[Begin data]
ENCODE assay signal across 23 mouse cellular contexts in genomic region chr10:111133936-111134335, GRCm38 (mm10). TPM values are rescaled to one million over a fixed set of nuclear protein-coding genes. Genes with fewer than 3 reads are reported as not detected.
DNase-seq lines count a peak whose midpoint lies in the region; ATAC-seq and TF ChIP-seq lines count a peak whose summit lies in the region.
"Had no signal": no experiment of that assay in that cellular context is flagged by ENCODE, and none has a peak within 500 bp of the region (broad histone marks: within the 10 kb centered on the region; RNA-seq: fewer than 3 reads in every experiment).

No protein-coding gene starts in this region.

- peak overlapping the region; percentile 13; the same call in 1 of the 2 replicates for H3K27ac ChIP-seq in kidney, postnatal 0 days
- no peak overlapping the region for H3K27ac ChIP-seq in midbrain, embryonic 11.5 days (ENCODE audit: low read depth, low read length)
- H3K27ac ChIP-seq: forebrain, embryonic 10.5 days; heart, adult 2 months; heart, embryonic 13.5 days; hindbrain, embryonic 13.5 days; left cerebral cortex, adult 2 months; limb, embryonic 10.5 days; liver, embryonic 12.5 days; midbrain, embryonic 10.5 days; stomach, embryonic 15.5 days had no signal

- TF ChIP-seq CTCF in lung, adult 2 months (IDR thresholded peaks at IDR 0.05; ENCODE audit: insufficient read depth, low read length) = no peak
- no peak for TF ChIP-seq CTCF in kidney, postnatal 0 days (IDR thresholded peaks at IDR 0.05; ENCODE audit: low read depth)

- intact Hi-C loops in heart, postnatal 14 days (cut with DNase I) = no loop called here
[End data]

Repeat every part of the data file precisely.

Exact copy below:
ENCODE assay signal across 23 mouse cellular contexts in genomic region chr10:111133936-111134335, GRCm38 (mm10). TPM values are rescaled to one million over a fixed set of nuclear protein-coding genes. Genes with fewer than 3 reads are reported as not detected.
DNase-seq lines count a peak whose midpoint lies in the region; ATAC-seq and TF ChIP-seq lines count a peak whose summit lies in the region.
"Had no signal": no experiment of that assay in that cellular context is flagged by ENCODE, and none has a peak within 500 bp of the region (broad histone marks: within the 10 kb centered on the region; RNA-seq: fewer than 3 reads in every experiment).

No protein-coding gene starts in this region.

- peak overlapping the region; percentile 13; the same call in 1 of the 2 replicates for H3K27ac ChIP-seq in kidney, postnatal 0 days
- no peak overlapping the region for H3K27ac ChIP-seq in midbrain, embryonic 11.5 days (ENCODE audit: low read depth, low read length)
- H3K27ac ChIP-seq: forebrain, embryonic 10.5 days; heart, adult 2 months; heart, embryonic 13.5 days; hindbrain, embryonic 13.5 days; left cerebral cortex, adult 2 months; limb, embryonic 10.5 days; liver, embryonic 12.5 days; midbrain, embryonic 10.5 days; stomach, embryonic 15.5 days had no signal

- TF ChIP-seq CTCF in lung, adult 2 months (IDR thresholded peaks at IDR 0.05; ENCODE audit: insufficient read depth, low read length) = no peak
- no peak for TF ChIP-seq CTCF in kidney, postnatal 0 days (IDR thresholded peaks at IDR 0.05; ENCODE audit: low read depth)

- intact Hi-C loops in heart, postnatal 14 days (cut with DNase I) = no loop called here